The 23 elderly women are gorgeous, their faces wrinkled, their necklaces superimposed, their smiles dazzling. They caress with blatant gestures all those who approach to receive a blessing or a wish, enjoying the protagonism of these only three days, wrapped in a group of wide skirts on the steps of the church.
This unusual group is the Irmandade da Boa Morte, the only completely female brotherhood in Brazil that has its roots in the distant 1820, when it was formed by a group of ex African slaves who undertook to finance the liberation of children, husbands, relatives and other needy women.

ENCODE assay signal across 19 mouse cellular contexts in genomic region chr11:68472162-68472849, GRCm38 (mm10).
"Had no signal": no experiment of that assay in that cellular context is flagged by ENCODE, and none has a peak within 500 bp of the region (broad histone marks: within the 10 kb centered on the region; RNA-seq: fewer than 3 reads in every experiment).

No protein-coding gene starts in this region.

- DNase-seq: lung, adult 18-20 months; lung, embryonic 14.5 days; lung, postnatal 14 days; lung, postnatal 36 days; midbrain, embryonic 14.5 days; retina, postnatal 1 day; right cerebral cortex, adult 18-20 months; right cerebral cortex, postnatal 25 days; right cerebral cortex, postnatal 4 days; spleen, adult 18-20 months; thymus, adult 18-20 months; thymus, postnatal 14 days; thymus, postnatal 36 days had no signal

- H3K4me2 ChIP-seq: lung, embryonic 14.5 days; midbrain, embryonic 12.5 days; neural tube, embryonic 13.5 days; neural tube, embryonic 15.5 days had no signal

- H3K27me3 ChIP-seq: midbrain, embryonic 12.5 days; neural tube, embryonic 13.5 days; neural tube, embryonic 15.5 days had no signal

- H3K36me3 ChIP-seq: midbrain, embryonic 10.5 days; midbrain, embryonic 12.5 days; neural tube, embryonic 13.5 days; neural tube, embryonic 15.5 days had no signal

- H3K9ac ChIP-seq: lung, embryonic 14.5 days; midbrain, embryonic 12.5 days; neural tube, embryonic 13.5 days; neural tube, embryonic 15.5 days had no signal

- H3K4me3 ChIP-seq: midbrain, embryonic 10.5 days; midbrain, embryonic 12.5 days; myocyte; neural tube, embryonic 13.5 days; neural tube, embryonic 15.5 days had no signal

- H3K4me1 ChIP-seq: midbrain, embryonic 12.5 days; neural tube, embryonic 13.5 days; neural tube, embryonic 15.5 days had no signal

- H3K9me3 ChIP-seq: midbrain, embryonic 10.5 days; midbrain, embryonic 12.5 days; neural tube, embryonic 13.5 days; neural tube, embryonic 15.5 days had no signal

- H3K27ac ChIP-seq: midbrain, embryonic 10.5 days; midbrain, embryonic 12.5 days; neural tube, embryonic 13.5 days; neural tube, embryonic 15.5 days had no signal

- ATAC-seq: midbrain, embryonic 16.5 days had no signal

Cachoeira is pullulated with white-clad adepts. Numerous overseas representations, the children and grandchildren of the freed slaves come here every year to thank the women who freed their fathers.
The ceremony takes place in the Iglesia Matriz Nossa Senhora do Rosario and to a certain extent it feels like a normal Catholic mass, celebrated, of course, by a priest. But here comes the statue of the Virgin Mary, specifically Nossa Senhora da Boa Morte which, in the tradition of this brotherhood, has been resurrected to a new life.
You can find the full version of this report on:
OASIS – Environmental culture magazine – n. 194